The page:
May 1 – May 3
On Thursday, May 1 we continued a round of zone conferences
with a conference in Benoni. We held
workshops on planning and keeping good area books. Jane spoke on building a righteous life and I
spoke on the Prophet Joseph Smith.
Friday we finished the round of zone conferences with a conference for
the Soweto Zone. That evening we took
Elder and Sister Mark Thomas to dinner.
They were completing their mission.
Elder Thomas served as the Area Medical Director providing medical
counsel and help for the nine missions in the Area Southeast Area. We are truly indebted to them and count them
as dear friends. They helped our
missionaries through numerous illnesses and injuries.
May 4 – May 10
After attending church meetings in Protea Glen and enjoying
Sunday dinner with the Assistants to the President, we were taken to the
Airport Southern Sun Hotel. There we met
up with other mission presidents and the wives prior to our departure the next
morning to Cape Town
for the Interim Mission Presidents’ Seminar.
On Monday we arrived in Cape Town
and checked into the Victoria and Alfred Hotel
waterfront. The seminar started after
lunch and continued through Friday morning.
On Monday and Tuesday evenings we walked along the waterfront and enjoyed the seals that frequent the docks.
Wednesday and Thursday we were given the opportunity to see some of the
sights around Cape Town. Wednesday we visited Stellenbosch and went to the
We had planned to go to
, but it was covered in clouds. On Thursday morning
we took the ferry to
where Nelson Mandela was imprisoned for many years.
Our guide was Thulani Mabasa who was a political prison on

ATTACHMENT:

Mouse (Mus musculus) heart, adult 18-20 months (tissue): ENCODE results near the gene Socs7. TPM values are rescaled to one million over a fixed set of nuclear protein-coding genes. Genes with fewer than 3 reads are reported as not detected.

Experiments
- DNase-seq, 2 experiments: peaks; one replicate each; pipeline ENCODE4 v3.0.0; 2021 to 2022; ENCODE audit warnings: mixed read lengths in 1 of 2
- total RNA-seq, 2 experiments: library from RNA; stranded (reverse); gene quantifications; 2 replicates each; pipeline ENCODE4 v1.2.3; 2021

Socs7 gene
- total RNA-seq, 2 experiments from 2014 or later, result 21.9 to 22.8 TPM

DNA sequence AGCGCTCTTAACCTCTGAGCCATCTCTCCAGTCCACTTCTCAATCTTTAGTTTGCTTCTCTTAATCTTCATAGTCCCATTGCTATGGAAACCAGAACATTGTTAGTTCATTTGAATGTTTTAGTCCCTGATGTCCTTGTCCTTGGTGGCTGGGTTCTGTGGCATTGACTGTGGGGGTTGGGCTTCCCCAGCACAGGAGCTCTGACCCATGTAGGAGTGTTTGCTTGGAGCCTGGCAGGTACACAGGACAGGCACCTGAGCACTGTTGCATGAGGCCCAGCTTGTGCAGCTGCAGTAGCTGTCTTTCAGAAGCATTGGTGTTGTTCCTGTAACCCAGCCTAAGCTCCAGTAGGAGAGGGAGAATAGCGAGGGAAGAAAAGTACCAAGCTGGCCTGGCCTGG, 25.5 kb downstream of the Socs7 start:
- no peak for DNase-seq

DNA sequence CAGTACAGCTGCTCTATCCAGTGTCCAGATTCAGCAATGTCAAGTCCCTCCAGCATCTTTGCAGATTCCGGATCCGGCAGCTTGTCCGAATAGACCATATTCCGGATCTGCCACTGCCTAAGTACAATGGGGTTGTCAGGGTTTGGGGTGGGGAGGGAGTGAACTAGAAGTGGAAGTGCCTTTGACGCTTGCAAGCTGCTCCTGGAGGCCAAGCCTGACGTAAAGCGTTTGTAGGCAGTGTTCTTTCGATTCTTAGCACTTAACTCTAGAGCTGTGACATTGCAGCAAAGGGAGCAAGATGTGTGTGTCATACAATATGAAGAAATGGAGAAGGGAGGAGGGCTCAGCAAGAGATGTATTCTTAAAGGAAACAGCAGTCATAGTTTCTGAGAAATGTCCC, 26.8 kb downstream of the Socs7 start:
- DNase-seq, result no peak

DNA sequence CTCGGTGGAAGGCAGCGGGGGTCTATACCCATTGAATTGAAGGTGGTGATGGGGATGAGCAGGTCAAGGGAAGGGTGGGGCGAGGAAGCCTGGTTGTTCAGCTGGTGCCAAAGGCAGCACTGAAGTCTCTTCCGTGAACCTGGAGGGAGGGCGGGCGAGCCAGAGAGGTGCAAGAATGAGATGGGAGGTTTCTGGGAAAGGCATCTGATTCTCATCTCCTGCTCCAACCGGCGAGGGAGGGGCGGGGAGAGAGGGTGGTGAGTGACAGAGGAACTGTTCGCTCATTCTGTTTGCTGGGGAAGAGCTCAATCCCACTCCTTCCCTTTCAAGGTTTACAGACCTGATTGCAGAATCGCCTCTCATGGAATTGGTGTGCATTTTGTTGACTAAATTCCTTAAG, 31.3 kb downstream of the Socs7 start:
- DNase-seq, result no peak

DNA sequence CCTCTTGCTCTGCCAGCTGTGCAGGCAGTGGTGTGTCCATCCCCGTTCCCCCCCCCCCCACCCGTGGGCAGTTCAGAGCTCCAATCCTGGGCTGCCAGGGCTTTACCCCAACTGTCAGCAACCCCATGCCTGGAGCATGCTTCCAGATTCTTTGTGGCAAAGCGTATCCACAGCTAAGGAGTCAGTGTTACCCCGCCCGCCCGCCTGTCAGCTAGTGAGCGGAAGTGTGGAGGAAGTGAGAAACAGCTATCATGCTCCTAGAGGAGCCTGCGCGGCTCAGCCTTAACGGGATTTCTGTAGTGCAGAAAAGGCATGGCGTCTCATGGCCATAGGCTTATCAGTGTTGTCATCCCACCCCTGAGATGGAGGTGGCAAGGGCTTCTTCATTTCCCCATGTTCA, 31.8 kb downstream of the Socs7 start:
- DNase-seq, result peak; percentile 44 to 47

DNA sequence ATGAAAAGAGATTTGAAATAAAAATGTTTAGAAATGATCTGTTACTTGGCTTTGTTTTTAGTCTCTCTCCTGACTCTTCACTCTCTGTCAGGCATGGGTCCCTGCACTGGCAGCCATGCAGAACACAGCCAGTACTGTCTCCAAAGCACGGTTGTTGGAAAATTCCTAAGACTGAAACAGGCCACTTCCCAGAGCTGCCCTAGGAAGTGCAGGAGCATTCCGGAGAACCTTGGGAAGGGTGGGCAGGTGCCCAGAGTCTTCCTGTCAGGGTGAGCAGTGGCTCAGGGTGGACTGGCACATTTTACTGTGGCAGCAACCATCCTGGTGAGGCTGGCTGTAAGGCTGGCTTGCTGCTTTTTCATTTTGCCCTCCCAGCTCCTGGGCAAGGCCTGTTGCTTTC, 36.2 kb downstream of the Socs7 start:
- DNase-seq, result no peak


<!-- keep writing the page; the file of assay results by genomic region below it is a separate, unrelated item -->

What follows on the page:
for 12 years. We then traveled by bus to
to see the African penguins. They are small and sound like braying donkeys. Previously they were called
Jackass penguins because of their braying.
We then traveled to the Cape of Good Hope
which is the most southwestern point on the African Continent. After a brief stop for photographs, we were taken to Cape Point where the Atlantic and
meet. We walked up to the old lighthouse and enjoyed the view.
We finished our meetings on Friday morning and then flew
back to Johannesburg. We had a wonderful time visiting with the other mission presidents and their wives and being inspired by our Area Presidency.
Saturday afternoon we attended a session of the Johannesburg
Stake Conference where Jane spoke.
May 11 – May 17
On Sunday we attended Johannesburg Stake Conference. I was one of the speakers. We enjoy speaking at stake conference because
it is an opportunity to associate with the faithful saints of Africa
and because it gives us an opportunity to promote missionary work and support
Most of the rest of the week was spent in administrative
duties, including staff meeting, reading president’s letters and preparing for
transfers. I also started preparing Elder Stinger, one of the Assistants to the
President, to assume responsibility for part of my tasks to make the burden
lighter for President Poulsen when he arrives.
We attended the temple with the Assistants on Thursday followed by a
dinner in honor of Elder Vellinga who has served as an Assistant and will leave
for home next Thursday.
May 18 – May 24
On Sunday we attended the Atteridgeville Ward. Both of us were asked to speak because the
assigned speakers did not show up.
Atteridgeville is a large township near Pretoria.
During the week we began to hear of unrest in some of the
poorer areas and squatter camps. The
reports indicated that some South Africans were attacking immigrants from Zimbabwe and Mozambique. Although missionaries do not work in squatter
camps and poorer areas of townships, we instructed missionaries near affected
areas not to go into their areas at night and to stay far from areas of
On Tuesday evening Elder and Sister Summers joined us at the
mission home. I had asked the Summers to replace Elder and Sister Womack when they go home
on June 24th. We wanted them